Is this the counteroffensive???
It’s against poor old Pushkin???
That actually makes sense, quite frankly.
The seated sculpture of Alexander Pushkin on Peremohy Avenue in central Kyiv is living on borrowed time – and not only because of the threat of Russian missiles.
Unprotected by sandbags and hoardings, unlike the capital’s better-loved monuments, the statue of Russia’s national poet is covered by spray-painted graffiti.
These are variously translatable as “imperialist”; “what did he do for Ukraine?”; and “soldier of the other culture”. The single word that sums up the mood of the interventions, though, is straightforward: “Demolish!”
Pushkin has been falling rapidly in Ukraine. Since the start of the full-scale invasion last February, more than 30 monuments to the poet have been dismantled.
From a western European or anglophone perspective the loathing of a poet who died nearly 200 years ago can seem bewildering.
In the west, he is probably less read in the 21st century than absorbed through much-loved adaptations – Tchaikovsky’s ballets and operas including Eugene Onegin and The Queen of Spades.
In Ukraine things look very different. The bronze statue in Kyiv – a mighty monument erected in 1962 – is unlikely to survive the war, at least in its present position.
Volodymyr Zelenskiy last month signed new decolonisation legislation into law, which will almost certainly result in the removal of the statue, and many like it.
According to research published five years ago, 594 streets in Ukraine were named after the poet.
That made him the third most common historical figure represented in the country’s streetscapes, behind Ukraine’s national poet, Taras Shevchenko, and the Soviet cosmonaut Yuri Gagarin. At the time the research was conducted, he outranked leading Ukrainian literary figures such as the pioneering feminist Lesya Ukrainka and the polymath Ivan Franko.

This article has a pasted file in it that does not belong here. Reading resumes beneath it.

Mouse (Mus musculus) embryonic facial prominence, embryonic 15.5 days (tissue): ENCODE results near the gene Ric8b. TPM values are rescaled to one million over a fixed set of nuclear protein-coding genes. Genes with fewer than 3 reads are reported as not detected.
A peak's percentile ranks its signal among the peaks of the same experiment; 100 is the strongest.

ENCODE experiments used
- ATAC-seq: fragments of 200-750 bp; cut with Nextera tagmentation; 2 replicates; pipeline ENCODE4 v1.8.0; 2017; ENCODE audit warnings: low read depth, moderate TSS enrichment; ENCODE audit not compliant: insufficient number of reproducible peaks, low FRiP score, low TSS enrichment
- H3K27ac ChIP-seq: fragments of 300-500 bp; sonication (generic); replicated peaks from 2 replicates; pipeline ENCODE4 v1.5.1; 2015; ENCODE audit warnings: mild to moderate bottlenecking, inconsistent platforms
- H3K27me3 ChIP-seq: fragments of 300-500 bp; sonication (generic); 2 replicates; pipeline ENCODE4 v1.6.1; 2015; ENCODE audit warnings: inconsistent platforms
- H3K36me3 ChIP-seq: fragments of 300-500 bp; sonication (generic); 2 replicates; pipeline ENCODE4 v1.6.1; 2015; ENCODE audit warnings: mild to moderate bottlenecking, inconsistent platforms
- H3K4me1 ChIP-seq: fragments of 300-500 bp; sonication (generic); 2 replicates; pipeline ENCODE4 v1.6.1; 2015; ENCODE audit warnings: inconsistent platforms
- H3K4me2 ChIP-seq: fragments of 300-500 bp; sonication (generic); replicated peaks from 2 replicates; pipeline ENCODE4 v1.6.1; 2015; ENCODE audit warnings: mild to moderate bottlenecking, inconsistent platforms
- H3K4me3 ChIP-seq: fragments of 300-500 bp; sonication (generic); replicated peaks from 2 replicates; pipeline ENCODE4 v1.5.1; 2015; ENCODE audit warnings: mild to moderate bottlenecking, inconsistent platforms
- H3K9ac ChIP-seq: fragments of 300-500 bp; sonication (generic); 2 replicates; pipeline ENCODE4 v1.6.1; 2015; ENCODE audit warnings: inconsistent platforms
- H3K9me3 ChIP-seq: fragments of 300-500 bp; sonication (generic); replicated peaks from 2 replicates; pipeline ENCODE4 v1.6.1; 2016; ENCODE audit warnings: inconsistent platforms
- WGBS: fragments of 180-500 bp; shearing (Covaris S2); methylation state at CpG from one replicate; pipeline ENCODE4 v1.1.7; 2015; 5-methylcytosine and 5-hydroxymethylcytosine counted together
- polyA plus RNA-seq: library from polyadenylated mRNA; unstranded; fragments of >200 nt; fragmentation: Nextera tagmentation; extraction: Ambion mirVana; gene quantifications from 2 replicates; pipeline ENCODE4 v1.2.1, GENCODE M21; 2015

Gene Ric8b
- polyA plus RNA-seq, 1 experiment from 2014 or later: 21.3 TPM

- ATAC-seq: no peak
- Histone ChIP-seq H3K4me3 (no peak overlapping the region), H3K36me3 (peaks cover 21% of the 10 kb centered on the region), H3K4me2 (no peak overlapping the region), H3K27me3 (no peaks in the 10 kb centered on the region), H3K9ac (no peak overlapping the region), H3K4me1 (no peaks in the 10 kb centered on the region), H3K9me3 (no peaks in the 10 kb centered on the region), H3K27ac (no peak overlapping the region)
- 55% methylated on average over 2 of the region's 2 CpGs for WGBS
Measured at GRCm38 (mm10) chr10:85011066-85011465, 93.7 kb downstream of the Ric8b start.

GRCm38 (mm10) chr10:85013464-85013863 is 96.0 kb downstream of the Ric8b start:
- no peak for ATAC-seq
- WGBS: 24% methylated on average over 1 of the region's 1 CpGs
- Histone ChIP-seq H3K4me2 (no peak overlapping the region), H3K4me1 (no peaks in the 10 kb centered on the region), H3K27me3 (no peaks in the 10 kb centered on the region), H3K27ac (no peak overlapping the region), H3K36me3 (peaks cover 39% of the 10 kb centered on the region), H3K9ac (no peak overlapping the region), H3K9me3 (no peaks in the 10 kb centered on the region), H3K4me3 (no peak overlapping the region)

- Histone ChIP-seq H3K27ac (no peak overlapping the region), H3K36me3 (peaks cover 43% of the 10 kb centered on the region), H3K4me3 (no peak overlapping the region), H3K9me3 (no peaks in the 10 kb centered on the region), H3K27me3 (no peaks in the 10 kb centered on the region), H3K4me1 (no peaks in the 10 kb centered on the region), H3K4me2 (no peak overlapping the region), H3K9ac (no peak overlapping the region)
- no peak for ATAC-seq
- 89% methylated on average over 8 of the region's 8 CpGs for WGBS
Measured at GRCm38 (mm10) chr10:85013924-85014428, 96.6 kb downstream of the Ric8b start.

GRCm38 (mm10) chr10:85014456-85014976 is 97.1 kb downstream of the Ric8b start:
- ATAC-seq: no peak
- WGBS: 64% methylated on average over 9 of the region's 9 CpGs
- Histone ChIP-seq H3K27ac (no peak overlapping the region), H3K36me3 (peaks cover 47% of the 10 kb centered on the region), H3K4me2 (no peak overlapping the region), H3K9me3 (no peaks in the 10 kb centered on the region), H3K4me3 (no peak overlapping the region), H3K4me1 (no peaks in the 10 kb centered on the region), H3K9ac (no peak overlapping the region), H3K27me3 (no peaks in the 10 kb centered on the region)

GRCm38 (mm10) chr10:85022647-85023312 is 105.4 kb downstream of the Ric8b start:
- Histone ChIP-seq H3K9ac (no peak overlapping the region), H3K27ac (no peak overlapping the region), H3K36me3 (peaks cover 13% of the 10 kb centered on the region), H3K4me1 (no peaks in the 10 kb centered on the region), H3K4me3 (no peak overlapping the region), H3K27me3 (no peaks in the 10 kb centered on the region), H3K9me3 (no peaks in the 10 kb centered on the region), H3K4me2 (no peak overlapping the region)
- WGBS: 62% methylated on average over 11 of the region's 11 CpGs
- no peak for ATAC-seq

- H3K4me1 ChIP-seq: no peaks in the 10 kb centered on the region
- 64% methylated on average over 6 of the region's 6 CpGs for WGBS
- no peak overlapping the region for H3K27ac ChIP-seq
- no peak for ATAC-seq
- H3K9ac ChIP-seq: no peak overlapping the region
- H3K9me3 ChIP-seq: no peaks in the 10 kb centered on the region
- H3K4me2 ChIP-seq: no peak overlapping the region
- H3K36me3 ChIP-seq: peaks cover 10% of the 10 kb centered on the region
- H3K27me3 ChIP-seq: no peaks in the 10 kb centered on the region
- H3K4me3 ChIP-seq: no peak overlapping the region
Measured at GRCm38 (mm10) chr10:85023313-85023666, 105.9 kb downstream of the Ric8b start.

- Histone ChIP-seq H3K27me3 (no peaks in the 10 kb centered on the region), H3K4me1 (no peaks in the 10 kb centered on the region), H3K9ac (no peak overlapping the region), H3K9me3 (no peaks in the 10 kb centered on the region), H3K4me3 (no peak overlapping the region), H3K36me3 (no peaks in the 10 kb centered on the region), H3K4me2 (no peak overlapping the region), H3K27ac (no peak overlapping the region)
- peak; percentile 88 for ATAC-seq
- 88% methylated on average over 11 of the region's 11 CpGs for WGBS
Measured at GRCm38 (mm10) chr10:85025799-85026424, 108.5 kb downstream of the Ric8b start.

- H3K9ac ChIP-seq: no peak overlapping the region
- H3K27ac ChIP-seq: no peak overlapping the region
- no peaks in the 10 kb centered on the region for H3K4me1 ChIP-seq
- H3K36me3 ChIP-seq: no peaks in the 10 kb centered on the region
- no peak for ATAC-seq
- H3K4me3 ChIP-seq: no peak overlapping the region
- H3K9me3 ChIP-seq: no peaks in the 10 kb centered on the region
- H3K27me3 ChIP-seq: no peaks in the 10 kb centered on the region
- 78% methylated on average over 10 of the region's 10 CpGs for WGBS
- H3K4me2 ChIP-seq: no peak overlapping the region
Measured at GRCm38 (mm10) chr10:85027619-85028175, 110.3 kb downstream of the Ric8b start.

In the streets of the eastern city of Kharkiv, about 20 miles from the Russian border, Pushkin looms even larger than in Kyiv. “There are two streets in Kharkiv named after Pushkin,” said Maria Takhtaulova, who works for the city’s branch of the Ukrainian Institute of National Memory, the government body tasked with bringing Ukrainian national history to light.
“Why? He had no connection with the city. He didn’t come here – though he did insult Kharkiv University, saying it was worse than a tavern in Kursk.”
In Kharkiv, there is also a Pushkin underground station and a Pushkin theatre – the latter still bears the name on the facade, though it has recently been officially renamed Kharkiv Academic Drama Theatre. There is also a plinth, now empty, where a bust of Pushkin stood until the city council removed it in November.
A metro worker looks at a monument to Pushkin in Pushkinska metro station in Kharkiv
The reality is that even before the decolonisation laws come into force, Pushkin is disappearing from the streetscapes of Ukraine.
In Kyiv, the city’s oldest monument to Pushkin, a bust erected in 1899 in Slavy Square, was toppled by unknown activists on 11 October last year, leaving an empty plinth.
No one can say this is not a war against the Russian people as a race.
It’s a war of extermination.
That is the goal.
Pushkin died in 1837.
He is not a Putin supporter or a supporter of the Ukraine war.
For those of you who were not math majors: he’s been dead nearly 200 years.
He is an enemy because he represents Russian culture and Russian identity, and “the Ukraine” – read: American Jewry – is at war with Russians as a people.